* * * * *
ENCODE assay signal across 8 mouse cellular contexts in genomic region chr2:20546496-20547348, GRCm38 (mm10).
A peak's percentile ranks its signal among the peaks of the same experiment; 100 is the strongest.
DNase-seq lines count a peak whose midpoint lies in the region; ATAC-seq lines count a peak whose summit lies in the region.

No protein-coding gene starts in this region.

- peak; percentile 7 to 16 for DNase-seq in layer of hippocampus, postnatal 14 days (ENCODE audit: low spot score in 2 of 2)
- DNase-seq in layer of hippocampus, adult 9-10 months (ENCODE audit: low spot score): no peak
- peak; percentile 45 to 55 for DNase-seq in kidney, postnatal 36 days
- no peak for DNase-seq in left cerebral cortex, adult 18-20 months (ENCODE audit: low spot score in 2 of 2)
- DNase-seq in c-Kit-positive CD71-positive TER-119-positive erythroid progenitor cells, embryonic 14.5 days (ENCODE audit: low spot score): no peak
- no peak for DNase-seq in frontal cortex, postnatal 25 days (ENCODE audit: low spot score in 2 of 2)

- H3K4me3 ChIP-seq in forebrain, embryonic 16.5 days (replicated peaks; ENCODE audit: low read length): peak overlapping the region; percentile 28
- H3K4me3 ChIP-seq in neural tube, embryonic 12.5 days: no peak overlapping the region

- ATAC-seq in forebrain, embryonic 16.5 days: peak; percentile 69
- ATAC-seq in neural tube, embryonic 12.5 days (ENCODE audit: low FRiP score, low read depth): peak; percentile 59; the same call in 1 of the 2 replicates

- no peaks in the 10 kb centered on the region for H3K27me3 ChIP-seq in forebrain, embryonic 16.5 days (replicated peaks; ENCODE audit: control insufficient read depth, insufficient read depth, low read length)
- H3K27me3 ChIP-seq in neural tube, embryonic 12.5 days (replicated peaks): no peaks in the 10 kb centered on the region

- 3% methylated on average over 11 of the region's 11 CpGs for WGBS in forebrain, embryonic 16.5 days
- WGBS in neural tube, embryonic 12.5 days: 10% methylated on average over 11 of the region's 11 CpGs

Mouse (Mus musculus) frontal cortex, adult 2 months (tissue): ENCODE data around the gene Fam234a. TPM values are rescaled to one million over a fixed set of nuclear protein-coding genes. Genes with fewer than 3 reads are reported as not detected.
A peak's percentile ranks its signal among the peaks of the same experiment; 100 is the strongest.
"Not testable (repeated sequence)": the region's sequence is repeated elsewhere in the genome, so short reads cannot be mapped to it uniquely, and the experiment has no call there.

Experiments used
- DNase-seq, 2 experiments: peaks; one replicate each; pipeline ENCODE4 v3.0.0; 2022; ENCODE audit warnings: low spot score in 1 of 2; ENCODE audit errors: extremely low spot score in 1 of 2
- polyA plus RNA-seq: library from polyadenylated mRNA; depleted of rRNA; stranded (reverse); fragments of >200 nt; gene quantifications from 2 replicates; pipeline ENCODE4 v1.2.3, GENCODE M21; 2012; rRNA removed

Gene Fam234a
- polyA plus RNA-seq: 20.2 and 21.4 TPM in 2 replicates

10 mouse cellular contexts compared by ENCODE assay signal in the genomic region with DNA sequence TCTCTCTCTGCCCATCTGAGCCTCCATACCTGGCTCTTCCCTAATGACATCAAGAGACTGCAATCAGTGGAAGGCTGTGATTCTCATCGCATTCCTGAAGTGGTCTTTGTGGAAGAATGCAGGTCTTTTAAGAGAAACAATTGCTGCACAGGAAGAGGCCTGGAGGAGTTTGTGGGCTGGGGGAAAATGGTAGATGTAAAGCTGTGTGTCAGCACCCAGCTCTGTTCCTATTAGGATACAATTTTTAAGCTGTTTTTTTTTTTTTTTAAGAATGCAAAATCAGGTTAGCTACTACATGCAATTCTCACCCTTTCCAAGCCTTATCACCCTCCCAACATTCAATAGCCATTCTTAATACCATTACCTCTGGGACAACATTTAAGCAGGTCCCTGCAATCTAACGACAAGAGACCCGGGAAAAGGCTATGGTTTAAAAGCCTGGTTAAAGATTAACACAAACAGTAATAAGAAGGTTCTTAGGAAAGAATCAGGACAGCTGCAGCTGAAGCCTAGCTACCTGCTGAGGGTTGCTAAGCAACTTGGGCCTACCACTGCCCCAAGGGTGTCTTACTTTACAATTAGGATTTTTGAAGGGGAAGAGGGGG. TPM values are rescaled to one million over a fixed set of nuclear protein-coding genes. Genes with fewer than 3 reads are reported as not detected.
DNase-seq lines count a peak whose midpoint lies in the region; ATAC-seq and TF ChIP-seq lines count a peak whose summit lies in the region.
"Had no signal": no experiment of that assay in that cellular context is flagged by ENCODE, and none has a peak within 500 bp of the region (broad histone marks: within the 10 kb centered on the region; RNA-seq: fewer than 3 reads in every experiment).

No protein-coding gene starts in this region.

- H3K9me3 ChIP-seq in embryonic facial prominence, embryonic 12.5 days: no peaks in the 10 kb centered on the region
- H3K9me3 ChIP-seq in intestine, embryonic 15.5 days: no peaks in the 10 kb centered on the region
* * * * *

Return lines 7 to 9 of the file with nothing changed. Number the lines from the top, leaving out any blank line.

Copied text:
- peak; percentile 45 to 55 for DNase-seq in kidney, postnatal 36 days
- no peak for DNase-seq in left cerebral cortex, adult 18-20 months (ENCODE audit: low spot score in 2 of 2)
- DNase-seq in c-Kit-positive CD71-positive TER-119-positive erythroid progenitor cells, embryonic 14.5 days (ENCODE audit: low spot score): no peak